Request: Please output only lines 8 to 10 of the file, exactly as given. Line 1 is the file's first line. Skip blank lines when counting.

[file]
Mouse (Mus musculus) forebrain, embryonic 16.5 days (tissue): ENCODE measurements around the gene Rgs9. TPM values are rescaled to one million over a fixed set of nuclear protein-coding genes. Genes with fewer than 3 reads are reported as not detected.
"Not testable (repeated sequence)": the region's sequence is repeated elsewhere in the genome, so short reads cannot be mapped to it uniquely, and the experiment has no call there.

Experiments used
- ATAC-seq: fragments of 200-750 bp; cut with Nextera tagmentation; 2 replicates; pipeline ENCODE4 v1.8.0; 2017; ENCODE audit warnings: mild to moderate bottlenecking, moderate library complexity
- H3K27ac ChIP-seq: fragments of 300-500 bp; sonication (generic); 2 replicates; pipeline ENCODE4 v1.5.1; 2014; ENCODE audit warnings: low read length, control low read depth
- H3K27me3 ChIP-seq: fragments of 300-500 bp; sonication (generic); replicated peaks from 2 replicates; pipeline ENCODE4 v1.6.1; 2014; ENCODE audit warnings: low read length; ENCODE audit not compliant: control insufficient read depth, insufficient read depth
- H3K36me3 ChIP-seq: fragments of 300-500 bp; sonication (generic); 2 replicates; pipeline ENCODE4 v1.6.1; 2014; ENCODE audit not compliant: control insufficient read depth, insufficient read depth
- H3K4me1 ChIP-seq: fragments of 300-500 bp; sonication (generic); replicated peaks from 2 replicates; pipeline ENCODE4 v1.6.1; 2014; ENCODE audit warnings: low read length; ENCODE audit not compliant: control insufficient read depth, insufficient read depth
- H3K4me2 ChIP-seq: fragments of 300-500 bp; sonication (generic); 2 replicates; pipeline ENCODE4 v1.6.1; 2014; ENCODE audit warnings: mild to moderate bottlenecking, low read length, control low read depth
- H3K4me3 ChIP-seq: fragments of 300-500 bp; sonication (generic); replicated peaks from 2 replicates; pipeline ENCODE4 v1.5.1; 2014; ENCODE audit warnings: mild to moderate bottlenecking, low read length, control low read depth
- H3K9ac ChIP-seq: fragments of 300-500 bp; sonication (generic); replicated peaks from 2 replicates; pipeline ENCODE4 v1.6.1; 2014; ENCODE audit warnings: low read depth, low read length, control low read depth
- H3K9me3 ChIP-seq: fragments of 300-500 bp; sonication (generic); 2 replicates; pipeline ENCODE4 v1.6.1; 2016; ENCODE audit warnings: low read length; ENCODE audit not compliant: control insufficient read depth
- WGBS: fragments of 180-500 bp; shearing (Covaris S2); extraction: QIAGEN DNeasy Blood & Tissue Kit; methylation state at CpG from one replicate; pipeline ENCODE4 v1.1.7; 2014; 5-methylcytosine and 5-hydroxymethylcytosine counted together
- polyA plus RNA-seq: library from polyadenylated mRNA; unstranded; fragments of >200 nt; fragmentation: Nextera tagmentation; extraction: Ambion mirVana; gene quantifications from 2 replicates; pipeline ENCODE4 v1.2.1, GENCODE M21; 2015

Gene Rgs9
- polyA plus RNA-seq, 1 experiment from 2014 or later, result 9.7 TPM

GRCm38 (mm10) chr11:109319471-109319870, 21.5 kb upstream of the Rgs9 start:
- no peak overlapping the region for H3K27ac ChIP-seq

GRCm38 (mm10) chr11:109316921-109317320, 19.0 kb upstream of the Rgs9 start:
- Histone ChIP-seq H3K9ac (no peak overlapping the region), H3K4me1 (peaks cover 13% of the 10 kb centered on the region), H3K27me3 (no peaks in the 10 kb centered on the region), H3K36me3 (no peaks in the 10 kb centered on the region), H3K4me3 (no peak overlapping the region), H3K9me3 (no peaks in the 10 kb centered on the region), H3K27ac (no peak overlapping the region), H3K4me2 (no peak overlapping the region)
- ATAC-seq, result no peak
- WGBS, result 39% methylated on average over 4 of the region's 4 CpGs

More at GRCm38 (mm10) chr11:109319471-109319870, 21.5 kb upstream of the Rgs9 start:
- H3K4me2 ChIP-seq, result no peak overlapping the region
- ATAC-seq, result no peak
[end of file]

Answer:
- H3K4me1 ChIP-seq: fragments of 300-500 bp; sonication (generic); replicated peaks from 2 replicates; pipeline ENCODE4 v1.6.1; 2014; ENCODE audit warnings: low read length; ENCODE audit not compliant: control insufficient read depth, insufficient read depth
- H3K4me2 ChIP-seq: fragments of 300-500 bp; sonication (generic); 2 replicates; pipeline ENCODE4 v1.6.1; 2014; ENCODE audit warnings: mild to moderate bottlenecking, low read length, control low read depth
- H3K4me3 ChIP-seq: fragments of 300-500 bp; sonication (generic); replicated peaks from 2 replicates; pipeline ENCODE4 v1.5.1; 2014; ENCODE audit warnings: mild to moderate bottlenecking, low read length, control low read depth